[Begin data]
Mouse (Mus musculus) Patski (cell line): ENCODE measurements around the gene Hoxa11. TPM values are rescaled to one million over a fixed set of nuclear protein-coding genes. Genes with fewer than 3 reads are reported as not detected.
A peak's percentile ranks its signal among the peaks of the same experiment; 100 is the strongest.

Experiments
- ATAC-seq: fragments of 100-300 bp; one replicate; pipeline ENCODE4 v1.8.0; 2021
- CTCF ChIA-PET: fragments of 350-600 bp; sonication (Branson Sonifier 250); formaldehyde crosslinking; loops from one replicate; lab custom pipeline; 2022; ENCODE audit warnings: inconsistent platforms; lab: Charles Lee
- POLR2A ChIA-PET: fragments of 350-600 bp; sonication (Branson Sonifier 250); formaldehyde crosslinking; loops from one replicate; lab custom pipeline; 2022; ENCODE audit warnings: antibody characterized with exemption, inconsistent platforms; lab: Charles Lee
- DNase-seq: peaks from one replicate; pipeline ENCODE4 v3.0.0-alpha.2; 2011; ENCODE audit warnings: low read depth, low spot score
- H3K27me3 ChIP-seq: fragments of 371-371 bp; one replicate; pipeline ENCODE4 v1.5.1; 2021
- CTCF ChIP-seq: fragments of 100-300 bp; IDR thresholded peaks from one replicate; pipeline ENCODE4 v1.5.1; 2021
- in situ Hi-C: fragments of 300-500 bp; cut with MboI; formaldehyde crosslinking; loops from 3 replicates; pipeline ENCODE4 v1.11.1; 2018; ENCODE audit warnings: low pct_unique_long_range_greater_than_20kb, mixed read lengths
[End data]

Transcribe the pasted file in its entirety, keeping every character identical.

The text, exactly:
Mouse (Mus musculus) Patski (cell line): ENCODE measurements around the gene Hoxa11. TPM values are rescaled to one million over a fixed set of nuclear protein-coding genes. Genes with fewer than 3 reads are reported as not detected.
A peak's percentile ranks its signal among the peaks of the same experiment; 100 is the strongest.

Experiments
- ATAC-seq: fragments of 100-300 bp; one replicate; pipeline ENCODE4 v1.8.0; 2021
- CTCF ChIA-PET: fragments of 350-600 bp; sonication (Branson Sonifier 250); formaldehyde crosslinking; loops from one replicate; lab custom pipeline; 2022; ENCODE audit warnings: inconsistent platforms; lab: Charles Lee
- POLR2A ChIA-PET: fragments of 350-600 bp; sonication (Branson Sonifier 250); formaldehyde crosslinking; loops from one replicate; lab custom pipeline; 2022; ENCODE audit warnings: antibody characterized with exemption, inconsistent platforms; lab: Charles Lee
- DNase-seq: peaks from one replicate; pipeline ENCODE4 v3.0.0-alpha.2; 2011; ENCODE audit warnings: low read depth, low spot score
- H3K27me3 ChIP-seq: fragments of 371-371 bp; one replicate; pipeline ENCODE4 v1.5.1; 2021
- CTCF ChIP-seq: fragments of 100-300 bp; IDR thresholded peaks from one replicate; pipeline ENCODE4 v1.5.1; 2021
- in situ Hi-C: fragments of 300-500 bp; cut with MboI; formaldehyde crosslinking; loops from 3 replicates; pipeline ENCODE4 v1.11.1; 2018; ENCODE audit warnings: low pct_unique_long_range_greater_than_20kb, mixed read lengths